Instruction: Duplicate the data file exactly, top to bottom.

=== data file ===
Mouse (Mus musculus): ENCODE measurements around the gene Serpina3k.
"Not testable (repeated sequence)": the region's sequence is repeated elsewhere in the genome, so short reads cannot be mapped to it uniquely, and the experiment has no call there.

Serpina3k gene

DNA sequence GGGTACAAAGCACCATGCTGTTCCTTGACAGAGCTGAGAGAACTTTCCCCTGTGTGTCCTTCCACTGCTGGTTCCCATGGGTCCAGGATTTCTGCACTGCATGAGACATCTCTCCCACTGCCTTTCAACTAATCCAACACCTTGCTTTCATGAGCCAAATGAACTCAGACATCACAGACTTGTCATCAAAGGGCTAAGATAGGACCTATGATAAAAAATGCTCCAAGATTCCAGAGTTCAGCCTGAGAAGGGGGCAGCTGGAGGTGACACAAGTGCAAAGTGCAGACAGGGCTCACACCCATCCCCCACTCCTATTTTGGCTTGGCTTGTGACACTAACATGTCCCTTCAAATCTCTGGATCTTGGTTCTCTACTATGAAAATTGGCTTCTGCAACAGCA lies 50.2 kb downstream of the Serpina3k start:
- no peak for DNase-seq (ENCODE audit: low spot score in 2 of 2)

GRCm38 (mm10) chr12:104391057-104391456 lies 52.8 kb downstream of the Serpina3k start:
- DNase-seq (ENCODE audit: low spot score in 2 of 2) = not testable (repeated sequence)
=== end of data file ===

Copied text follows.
Mouse (Mus musculus): ENCODE measurements around the gene Serpina3k.
"Not testable (repeated sequence)": the region's sequence is repeated elsewhere in the genome, so short reads cannot be mapped to it uniquely, and the experiment has no call there.

Serpina3k gene

DNA sequence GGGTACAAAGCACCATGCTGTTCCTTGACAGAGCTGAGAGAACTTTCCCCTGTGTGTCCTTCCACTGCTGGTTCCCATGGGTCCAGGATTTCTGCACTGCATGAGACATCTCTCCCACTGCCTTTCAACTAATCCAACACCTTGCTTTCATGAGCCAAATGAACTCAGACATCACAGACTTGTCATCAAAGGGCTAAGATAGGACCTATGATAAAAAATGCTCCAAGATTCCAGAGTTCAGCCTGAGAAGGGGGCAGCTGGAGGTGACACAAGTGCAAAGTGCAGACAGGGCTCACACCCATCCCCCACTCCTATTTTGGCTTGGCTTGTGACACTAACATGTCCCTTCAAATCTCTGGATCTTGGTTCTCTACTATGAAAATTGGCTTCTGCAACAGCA lies 50.2 kb downstream of the Serpina3k start:
- no peak for DNase-seq (ENCODE audit: low spot score in 2 of 2)

GRCm38 (mm10) chr12:104391057-104391456 lies 52.8 kb downstream of the Serpina3k start:
- DNase-seq (ENCODE audit: low spot score in 2 of 2) = not testable (repeated sequence)